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Review: The Punisher (NES)

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punisher_nes_boxConsole: NES
Released: 1990
Developer: Beam Software
Publisher: LJN
Difficulty: Moderate
Instruction Manual: Not Necessary – Link
Played as a child? Yes
Price: $5.88 (used)  $27.47 (complete) $130.00 (new)
Famicom Version? No, this was Nintendo only
Ports: Gameboy (differences, see below)
Digital Release? No

In probably one of the most doomed to fail ideas, I have to admit that in my childhood The Punisher was my first taste of what would later establish a love for light gun and first-person shooters alike.  Ironically, this title is neither.  It takes the crosshair light gun motif we first saw in Operation Wolf and adapts it into a third-person shooter (without light gun) that integrated upgrades and even brawler elements to an otherwise rote shooter title.  Released in 1990, and despite the common license and title that holds no similarity to other games, The Punisher was a licensed LJN game that proved you shouldn’t judge a book by its cover.  In short, I loved this flawed, aggressive shooter.

punisher_2Your task is to take down some of the biggest criminals the city has to offer, including longtime Punisher nemesis Jigsaw, in a series of levels.  Interestingly enough, you aren’t forced into linear progression; the game allows you to choose any of the three initial targets to go after.  As you take out each one, the remaining two targets become available levels until your final option, Kingpin, becomes the only level and boss.  With each target you are given two levels to conquer, each containing power-ups, ammo, and grenades to help build up your arsenal, and a final encounter with the target themself.  Unfortunately the power of choice, at least for me, is tarnished by the fact that doing the levels in their obvious order (from left to right) seems to be the only viable way to complete the game.  Along the way you will take out a massive army of the game’s three or four enemy types and eventually make your way to a boss.  The biggest hurdle is that if you run out of lives, it’s game over.  No continues, no second chances.  This isn’t really a deal breaker, it just establishes long bouts between attempts to finish the game.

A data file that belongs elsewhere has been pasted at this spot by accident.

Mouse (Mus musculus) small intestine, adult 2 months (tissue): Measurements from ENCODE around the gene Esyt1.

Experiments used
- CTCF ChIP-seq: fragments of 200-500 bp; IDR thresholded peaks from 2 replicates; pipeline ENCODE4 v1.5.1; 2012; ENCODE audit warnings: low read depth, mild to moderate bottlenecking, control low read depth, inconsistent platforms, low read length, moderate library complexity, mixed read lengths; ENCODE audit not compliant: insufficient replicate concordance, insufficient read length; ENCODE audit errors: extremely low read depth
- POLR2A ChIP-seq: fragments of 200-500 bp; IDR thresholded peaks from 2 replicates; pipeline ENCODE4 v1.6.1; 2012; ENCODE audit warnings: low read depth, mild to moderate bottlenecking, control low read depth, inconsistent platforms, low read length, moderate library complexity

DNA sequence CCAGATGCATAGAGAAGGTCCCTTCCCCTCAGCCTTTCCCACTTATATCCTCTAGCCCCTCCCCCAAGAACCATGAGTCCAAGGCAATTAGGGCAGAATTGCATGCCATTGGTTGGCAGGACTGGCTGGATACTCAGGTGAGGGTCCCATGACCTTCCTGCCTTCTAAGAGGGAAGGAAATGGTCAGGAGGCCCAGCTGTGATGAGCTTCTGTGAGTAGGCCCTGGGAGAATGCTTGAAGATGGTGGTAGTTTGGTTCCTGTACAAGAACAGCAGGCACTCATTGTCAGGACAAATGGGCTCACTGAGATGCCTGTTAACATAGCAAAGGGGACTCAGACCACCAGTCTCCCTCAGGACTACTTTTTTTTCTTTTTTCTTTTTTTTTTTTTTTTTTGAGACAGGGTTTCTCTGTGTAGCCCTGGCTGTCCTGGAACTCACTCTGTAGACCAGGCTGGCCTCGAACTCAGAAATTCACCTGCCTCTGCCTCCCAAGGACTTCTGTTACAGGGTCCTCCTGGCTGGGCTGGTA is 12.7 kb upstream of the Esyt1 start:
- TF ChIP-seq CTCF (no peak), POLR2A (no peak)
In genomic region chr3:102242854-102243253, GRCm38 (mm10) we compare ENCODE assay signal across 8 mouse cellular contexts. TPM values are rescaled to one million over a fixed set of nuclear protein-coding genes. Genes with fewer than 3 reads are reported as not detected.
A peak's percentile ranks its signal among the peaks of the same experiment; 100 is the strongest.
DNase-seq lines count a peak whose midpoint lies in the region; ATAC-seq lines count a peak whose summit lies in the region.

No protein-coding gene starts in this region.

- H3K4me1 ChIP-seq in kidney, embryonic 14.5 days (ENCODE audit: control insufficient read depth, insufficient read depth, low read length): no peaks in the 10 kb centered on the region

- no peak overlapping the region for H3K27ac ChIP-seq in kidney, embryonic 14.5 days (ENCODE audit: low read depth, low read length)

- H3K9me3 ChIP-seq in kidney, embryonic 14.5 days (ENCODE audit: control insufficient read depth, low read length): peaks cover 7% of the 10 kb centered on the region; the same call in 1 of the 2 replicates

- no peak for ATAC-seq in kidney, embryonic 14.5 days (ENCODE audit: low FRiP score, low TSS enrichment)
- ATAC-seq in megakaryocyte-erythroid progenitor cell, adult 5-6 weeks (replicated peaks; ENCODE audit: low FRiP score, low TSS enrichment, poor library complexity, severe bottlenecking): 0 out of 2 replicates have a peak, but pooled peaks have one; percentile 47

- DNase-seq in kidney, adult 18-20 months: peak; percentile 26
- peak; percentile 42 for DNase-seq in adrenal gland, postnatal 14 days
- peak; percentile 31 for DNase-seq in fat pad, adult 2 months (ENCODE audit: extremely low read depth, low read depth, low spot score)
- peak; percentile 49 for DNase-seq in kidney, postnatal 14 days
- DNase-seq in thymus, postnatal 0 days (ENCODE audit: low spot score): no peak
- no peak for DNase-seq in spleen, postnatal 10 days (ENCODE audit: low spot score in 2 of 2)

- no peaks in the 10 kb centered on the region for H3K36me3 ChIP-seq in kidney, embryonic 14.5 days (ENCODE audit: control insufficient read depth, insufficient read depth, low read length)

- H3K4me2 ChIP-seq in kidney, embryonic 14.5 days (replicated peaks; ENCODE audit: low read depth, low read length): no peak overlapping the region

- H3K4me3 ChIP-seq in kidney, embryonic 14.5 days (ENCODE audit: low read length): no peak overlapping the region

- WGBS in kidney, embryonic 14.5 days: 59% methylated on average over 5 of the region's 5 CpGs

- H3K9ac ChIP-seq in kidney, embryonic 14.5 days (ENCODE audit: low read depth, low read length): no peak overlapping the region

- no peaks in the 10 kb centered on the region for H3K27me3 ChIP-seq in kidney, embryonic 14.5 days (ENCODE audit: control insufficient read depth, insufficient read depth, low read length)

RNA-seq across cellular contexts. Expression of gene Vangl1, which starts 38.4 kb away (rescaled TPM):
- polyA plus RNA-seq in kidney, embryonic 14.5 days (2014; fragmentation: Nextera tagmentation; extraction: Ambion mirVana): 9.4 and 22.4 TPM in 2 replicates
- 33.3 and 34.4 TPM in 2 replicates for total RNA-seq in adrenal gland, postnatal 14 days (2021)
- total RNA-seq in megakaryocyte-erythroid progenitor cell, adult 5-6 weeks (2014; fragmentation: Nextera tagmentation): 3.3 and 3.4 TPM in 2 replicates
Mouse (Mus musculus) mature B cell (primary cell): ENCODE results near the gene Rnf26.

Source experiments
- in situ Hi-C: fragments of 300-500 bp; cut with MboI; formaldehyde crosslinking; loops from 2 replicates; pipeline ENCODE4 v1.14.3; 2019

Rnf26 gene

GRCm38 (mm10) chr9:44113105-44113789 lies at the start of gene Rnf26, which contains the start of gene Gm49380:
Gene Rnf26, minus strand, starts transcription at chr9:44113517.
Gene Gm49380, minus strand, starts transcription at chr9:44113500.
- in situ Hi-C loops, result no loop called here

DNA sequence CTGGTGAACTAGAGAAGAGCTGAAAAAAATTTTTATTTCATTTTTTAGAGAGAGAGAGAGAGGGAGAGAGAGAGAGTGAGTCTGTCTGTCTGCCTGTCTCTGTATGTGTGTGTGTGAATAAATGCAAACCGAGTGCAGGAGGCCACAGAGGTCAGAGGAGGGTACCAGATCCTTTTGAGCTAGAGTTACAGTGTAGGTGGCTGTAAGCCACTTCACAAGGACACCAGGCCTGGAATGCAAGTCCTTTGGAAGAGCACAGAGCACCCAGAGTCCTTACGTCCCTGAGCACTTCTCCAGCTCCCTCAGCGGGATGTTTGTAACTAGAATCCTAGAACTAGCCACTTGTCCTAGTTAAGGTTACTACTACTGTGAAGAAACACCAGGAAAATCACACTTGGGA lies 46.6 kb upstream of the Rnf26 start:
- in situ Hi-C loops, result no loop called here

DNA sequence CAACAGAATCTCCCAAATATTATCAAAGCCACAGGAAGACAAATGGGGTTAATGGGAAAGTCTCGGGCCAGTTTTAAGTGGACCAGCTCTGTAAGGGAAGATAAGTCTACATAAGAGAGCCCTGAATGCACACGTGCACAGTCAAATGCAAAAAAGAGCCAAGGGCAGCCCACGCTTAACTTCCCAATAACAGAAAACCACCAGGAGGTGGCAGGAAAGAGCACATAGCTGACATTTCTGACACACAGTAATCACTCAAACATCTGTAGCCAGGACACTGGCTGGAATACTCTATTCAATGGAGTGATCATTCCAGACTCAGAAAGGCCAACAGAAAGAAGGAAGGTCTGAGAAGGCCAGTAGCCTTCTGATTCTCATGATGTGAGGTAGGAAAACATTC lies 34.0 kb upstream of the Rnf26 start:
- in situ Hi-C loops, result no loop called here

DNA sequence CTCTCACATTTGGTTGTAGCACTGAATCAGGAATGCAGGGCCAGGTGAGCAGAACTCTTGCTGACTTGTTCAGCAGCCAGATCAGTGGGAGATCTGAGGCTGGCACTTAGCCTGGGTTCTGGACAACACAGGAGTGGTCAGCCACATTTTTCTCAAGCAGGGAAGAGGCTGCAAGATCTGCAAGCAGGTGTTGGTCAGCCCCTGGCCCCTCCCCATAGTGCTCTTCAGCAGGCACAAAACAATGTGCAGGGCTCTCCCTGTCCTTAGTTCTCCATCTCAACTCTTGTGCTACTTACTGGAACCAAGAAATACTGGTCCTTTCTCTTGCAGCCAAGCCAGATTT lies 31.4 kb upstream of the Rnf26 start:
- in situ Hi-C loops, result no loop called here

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Written by Fred Rojas

April 14, 2013 at 3:45 pm

Posted in NES, Reviews, Videos

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Beat Hazard (Cold Beam Games)

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When I think about the combination of music and video games, I can’t help but think Konami and Harmonix.  Thanks to the Dance Dance Revolution (DDR) series by Konami – c’mon gamers, everyone tried it at one point – your love for music and games could be realized.  Unfortunately the series focused on techno music, many tracks from Japan, and there wasn’t that connection with the songs you really wanted (although there was this awesome DDR on the original Xbox that had a remix of the Neverending Story Theme).  Enter Harmonix, a company that made its humble beginnings in similar techno infused video games with titles like Frequency, and its idea to take a big cumbersome plastic guitar and mix it with hard rock tunes.  Guitar Hero and the slew of spin-offs that Activision juiced out of it had one painful flaw: you were still limited with the songs that were released.  Even today Rock Band has thousands of songs but you aren’t able to pick anything you want/like.  That’s where Beat Hazard comes in.  A twin-stick shmup that utilizes any music track you provide to create an entire level lasting the length of that track.

Okay, let’s get the setup clear because a “level” will be in a fixed location (Asteroids, Geometry Wars) and not a scrolling level (Gradius, R-Type).  Enemies will appear along with certain aspects of the code to generate the various obstacles that will be thrown at you – everything from actual asteroids to large bosses.  I don’t think that developer Cold Beam Games has released any info on how the game is able to take your music and create a level, but if I were the developer I’d keep that secret until my game had run its course.  Even more impressive is that Cold Beam Games CEO Steve Hunt appears to have created (and possibly developed) the game by himself, although I can’t find concrete evidence of that.  In addition, Hunt admits to taking the addictive concept in Geometry Wars and adapting it to taking codes from MP3 files.  As time has gone on he has updated the game as well as created a definitive version, Beat Hazard Ultra, which now supports many formats such as iTunes’ AAC format and even streaming formats like those found on Last FM.  The original, which can be found on the XNA community channel on Xbox Live, only supports MP3 files as far as I know.

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Written by Fred Rojas

March 29, 2012 at 12:00 pm

Posted in Shmuppreciation 2012

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